Since I started Crave for Crafts I set the goal of attending at least two networking events per month. Why? Because I soon realized that if I wanted to succeed in this crazy entrepreneurial adventure, I needed to surround myself with new friends I could relate to. I had to find people “who had been there before”, not just to learn from them, but also to keep the motivation high, especially in times when you are earning zero to nothing, and struggling with insecurities and doubts every other day.
Because these are my facts:
- I don’t come from an entrepreneurial family. This is tricky in two ways. First, no one in my extended family has ever set up a business. Therefore, I haven’t grown up with real life examples of what to expect when you work for yourself. Second, the values I was raised with were around financial security, stability and risk aversion. But when I deep dived into my own values, I realized that for me, flexibility and freedom are above security and comfort (this realization has been a journey itself, thanks Patrizia Santoriello for your priceless coaching sessions!)
- I have never worked at a small company. My previous experience has been at big companies, with big budgets, proofed processes and procedures and jobs where I could only see a tiny part of the business.
- On the same note, my friends also come from the corporate world. So I can’t ask them for advice on what to do to grow my social media following, best software for book keeping or how to set up Mandrill (my latest nightmare).
- I studied Business Administration at university but my formal education has not prepared me to administer a business in real life. Not even close. I can do my accounting and book keeping but how do I grow my business? How do I run effective Facebook ads? Should I invest in them or should I not?
Through these events, I have met a community of entrepreneurs (and friends!) here in Brisbane that has helped feel more confident on what I am doing and why I am doing it.
Imogen comes to these events sometimes, but it is harder for her due to babies requirements.
The event with Dan Norris
Anyway, back to my latest networking catch ups and learnings. A couple of weeks ago, I attended an event with Dan Norris, the founder of WP Curve, the 7 Day Start Up, and co-founder of Black Hops Brewing. You might have heard of this guy, or not, but his story was super motivating. After working at a company for a couple of years, Dan realized his job was too predictable and boring. So he quit and started setting up a business as a website developer. From his own words, the business was a disaster. He wasn’t making any profit, as the pricing structure was wrong, and after a while, he was not even enjoying his own business anymore. He then tried different business ideas (over 7 years!) but none of them really took off to be really successful, profitable or sustainable.
After these 7 arduous years, when he was just about to give up, with no money left in the Bank and almost forced to go back to a traditional job, he had a light bulb moment and started the WP Curve in only 7 days. The WP curve provides 24/7 live support to WordPress users through a monthly subscription structure (this idea is super awesome if you ask me).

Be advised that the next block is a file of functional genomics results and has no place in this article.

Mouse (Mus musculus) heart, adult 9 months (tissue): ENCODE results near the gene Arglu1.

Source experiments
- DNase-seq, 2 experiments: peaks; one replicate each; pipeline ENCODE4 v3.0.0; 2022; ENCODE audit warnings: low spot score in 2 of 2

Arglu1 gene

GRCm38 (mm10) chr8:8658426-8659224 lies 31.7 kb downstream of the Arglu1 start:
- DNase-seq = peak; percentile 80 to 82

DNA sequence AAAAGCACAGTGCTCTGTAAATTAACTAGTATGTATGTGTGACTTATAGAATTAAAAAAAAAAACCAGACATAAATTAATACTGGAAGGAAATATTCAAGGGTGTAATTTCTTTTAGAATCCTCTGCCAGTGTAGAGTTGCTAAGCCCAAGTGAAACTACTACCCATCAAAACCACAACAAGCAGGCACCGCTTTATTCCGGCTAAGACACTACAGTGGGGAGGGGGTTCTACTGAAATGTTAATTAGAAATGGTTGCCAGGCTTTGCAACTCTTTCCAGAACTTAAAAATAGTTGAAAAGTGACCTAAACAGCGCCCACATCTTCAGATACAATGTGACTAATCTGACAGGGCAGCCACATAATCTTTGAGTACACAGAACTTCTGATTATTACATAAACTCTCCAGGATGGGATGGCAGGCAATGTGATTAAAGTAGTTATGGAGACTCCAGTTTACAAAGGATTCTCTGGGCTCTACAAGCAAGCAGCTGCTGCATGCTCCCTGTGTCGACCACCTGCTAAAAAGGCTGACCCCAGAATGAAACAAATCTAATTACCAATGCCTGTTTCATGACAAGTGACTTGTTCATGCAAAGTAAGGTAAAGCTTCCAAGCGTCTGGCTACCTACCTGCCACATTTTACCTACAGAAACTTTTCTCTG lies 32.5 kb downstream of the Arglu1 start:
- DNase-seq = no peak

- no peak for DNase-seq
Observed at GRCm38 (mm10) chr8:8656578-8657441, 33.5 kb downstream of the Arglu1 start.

Photo credit: http://dannorris.me
The business became a massive hit within a month and he did not have to come back to a ”normal” job. Since then, Dan Norris has founded other super successful businesses and written 2 books. My take away from this networking event were:
- Failure is part of the journey, and it is inevitable. You will make wrong decisions, set up wrong pricing structures, and this is part of the game. The reality is that no one who starts a business has any freaking idea of what they are doing. However, the key is to recognize when things are not working to identify the issues, pivot and re-direct. (Dan Norris business philosophy is aligned with the Lean Start Up)
- Don’t over think. Take action as soon as possible. If you wait until the business is perfectly set up, you might be investing time and money in an idea that might not work.
- Focus on making money (and profit margin!) asap. Cash flow is the only metric that matters when you are starting.
- Don’t listen to what people say. Over the “failure years”, his mates were doing much better than him, and kept asking him what he was really doing with his life. He did not pay attention to the noise and kept working hard to make his businesses succeed.
- Listen to your customers, listen to what people really need. Part of his previous failures was that he was offering services that people really didn’t need, such as website analytics that Google offers for free. The WP Curve offers an instant/affordable solution to entrepreneurs struggling with WordPress (like me!)
- Have fun with what you are doing. If you are not enjoying what you are doing, it will permeate through the work you do. It will show.
- Build an email list asap and use it to provide valuable content to your audience. This is how you build trust over the years.
Do you attend networking events and what have you learnt?